Apple wants to make it easier for customers in its fastest-growing market to get their hands on software, which is why it started accepting Chinese yuan for App Store downloads (via the Wall Street Journal) on Friday. The change is designed to curtail piracy and grow Apple’s software ecosystem in its most promising growth market.
Before, Chinese shoppers had to hold a dual-currency credit card in order to make App Store purchases, which caused a lot of people to just jailbreak and install pirated software from outside sources or use false identities and fake gift cards to buy apps. Now over 20 Chinese banks have entered into an arrangement with Apple that will allow their customers to make payments in yuan to buy apps on the iPhone, iPad and Mac App Stores.
The switch to yuan should add “millions” of app sales for Apple, BDA China’s Duncan Clark told the WSJ, as some users who once pirated software opt to go legit for the sake of ease and convenience. The change should be good not only for Apple but also for iOS developers, as it positions the App Store as better able to compete with local application marketplaces like Mobile Market and WoStore, which already offered payment options that Chinese customers prefer, like mobile carrier billing.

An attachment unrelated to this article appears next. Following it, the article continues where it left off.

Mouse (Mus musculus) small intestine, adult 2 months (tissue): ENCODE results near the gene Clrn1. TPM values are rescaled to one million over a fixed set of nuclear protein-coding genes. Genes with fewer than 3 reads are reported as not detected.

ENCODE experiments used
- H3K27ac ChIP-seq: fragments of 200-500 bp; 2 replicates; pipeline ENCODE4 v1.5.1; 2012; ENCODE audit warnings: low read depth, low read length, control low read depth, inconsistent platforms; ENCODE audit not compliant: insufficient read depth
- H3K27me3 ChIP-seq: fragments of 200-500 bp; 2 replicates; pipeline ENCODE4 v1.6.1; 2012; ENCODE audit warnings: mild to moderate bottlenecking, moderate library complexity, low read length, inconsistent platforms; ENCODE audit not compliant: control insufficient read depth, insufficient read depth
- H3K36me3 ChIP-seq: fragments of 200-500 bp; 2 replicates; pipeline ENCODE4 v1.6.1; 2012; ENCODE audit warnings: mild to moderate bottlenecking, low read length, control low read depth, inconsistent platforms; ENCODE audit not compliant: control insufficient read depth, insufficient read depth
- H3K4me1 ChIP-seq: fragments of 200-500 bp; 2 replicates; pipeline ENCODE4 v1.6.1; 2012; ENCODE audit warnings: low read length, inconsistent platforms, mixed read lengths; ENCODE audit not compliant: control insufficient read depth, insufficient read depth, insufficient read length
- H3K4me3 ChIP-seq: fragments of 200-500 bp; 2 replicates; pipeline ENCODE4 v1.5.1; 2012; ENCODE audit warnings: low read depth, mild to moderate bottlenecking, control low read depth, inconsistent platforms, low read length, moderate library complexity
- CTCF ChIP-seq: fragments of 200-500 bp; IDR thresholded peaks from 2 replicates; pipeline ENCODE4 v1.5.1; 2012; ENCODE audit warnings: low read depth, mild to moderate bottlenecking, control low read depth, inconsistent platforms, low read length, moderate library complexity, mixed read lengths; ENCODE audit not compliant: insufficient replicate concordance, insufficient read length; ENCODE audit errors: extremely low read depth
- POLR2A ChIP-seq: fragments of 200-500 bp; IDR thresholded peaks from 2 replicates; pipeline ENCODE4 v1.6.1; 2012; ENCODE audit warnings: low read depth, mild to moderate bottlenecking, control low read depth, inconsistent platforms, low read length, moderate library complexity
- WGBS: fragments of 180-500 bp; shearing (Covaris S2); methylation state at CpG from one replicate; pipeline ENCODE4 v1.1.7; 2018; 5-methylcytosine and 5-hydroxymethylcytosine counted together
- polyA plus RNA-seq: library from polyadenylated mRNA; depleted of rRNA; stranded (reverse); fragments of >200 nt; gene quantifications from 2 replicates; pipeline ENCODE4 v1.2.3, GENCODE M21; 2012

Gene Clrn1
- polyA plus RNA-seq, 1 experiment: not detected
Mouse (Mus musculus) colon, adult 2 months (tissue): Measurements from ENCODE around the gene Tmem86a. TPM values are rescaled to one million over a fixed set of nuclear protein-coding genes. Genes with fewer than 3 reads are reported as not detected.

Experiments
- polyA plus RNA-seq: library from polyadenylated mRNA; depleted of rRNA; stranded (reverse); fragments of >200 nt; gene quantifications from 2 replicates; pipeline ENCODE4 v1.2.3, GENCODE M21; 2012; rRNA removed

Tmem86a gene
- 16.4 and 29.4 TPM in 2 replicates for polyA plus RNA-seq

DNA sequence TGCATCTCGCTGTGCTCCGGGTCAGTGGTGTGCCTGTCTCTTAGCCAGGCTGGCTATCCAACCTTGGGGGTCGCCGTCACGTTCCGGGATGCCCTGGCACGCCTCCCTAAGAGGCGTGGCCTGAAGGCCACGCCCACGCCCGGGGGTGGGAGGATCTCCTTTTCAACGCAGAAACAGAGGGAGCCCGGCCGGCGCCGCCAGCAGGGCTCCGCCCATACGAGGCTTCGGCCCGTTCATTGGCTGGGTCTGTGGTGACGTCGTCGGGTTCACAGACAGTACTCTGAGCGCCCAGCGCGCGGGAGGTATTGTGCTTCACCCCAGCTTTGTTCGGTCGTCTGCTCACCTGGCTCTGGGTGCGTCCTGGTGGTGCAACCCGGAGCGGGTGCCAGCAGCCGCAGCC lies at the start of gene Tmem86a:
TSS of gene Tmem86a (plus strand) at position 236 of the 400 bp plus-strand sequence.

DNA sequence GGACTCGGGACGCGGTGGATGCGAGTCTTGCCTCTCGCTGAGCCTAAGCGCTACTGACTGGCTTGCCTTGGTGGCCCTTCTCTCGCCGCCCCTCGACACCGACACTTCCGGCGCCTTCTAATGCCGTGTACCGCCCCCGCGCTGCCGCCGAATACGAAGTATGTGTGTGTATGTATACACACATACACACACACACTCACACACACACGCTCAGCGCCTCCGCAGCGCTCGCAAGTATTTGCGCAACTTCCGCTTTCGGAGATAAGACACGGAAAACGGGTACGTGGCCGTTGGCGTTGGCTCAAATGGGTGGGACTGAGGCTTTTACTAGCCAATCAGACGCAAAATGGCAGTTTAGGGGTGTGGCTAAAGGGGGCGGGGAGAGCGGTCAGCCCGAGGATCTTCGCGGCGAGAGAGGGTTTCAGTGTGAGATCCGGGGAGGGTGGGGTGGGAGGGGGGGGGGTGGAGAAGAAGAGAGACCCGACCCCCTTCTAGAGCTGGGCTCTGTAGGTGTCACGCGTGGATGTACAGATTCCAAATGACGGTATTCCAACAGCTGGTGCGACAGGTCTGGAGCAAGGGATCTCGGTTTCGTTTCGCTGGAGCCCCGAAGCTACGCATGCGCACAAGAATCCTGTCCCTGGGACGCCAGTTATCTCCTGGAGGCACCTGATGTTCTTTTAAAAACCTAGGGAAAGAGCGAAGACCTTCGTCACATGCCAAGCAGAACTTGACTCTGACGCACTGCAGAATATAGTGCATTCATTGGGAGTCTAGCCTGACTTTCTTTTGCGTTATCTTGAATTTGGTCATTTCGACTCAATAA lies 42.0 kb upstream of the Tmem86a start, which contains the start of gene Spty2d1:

A study this week found that Chinese localization is a key factor in determining whether apps will succeed in that market, with apps like Halfbrick’s special Fruit Ninja for China and versions of EA games with Chinese instructions doing better than their less-specialized Western import counterparts. Now that Apple has made buying easier, making games more relatable to Chinese shoppers will be the next step for devs hoping to succeed in Apple’s second-most-important market.